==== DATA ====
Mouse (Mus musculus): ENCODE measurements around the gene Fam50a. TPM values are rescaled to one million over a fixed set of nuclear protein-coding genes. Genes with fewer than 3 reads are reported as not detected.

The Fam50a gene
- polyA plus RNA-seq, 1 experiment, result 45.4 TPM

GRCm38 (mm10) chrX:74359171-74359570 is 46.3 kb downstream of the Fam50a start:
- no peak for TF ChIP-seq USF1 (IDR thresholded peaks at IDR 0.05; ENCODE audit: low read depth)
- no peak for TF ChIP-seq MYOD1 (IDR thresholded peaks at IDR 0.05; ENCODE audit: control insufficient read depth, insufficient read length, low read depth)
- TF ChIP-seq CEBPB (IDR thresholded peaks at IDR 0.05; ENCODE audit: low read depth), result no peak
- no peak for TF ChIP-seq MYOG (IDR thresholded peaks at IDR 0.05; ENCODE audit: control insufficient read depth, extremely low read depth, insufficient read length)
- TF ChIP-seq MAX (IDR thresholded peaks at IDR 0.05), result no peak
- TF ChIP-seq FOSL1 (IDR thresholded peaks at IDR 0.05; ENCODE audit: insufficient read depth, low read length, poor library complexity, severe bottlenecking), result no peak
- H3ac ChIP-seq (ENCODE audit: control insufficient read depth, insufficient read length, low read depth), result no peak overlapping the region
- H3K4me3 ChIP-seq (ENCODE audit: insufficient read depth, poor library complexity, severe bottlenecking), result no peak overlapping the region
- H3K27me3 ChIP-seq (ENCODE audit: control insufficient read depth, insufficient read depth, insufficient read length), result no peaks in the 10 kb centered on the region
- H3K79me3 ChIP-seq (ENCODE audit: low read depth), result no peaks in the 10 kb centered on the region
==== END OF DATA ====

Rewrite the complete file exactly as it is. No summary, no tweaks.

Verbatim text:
Mouse (Mus musculus): ENCODE measurements around the gene Fam50a. TPM values are rescaled to one million over a fixed set of nuclear protein-coding genes. Genes with fewer than 3 reads are reported as not detected.

The Fam50a gene
- polyA plus RNA-seq, 1 experiment, result 45.4 TPM

GRCm38 (mm10) chrX:74359171-74359570 is 46.3 kb downstream of the Fam50a start:
- no peak for TF ChIP-seq USF1 (IDR thresholded peaks at IDR 0.05; ENCODE audit: low read depth)
- no peak for TF ChIP-seq MYOD1 (IDR thresholded peaks at IDR 0.05; ENCODE audit: control insufficient read depth, insufficient read length, low read depth)
- TF ChIP-seq CEBPB (IDR thresholded peaks at IDR 0.05; ENCODE audit: low read depth), result no peak
- no peak for TF ChIP-seq MYOG (IDR thresholded peaks at IDR 0.05; ENCODE audit: control insufficient read depth, extremely low read depth, insufficient read length)
- TF ChIP-seq MAX (IDR thresholded peaks at IDR 0.05), result no peak
- TF ChIP-seq FOSL1 (IDR thresholded peaks at IDR 0.05; ENCODE audit: insufficient read depth, low read length, poor library complexity, severe bottlenecking), result no peak
- H3ac ChIP-seq (ENCODE audit: control insufficient read depth, insufficient read length, low read depth), result no peak overlapping the region
- H3K4me3 ChIP-seq (ENCODE audit: insufficient read depth, poor library complexity, severe bottlenecking), result no peak overlapping the region
- H3K27me3 ChIP-seq (ENCODE audit: control insufficient read depth, insufficient read depth, insufficient read length), result no peaks in the 10 kb centered on the region
- H3K79me3 ChIP-seq (ENCODE audit: low read depth), result no peaks in the 10 kb centered on the region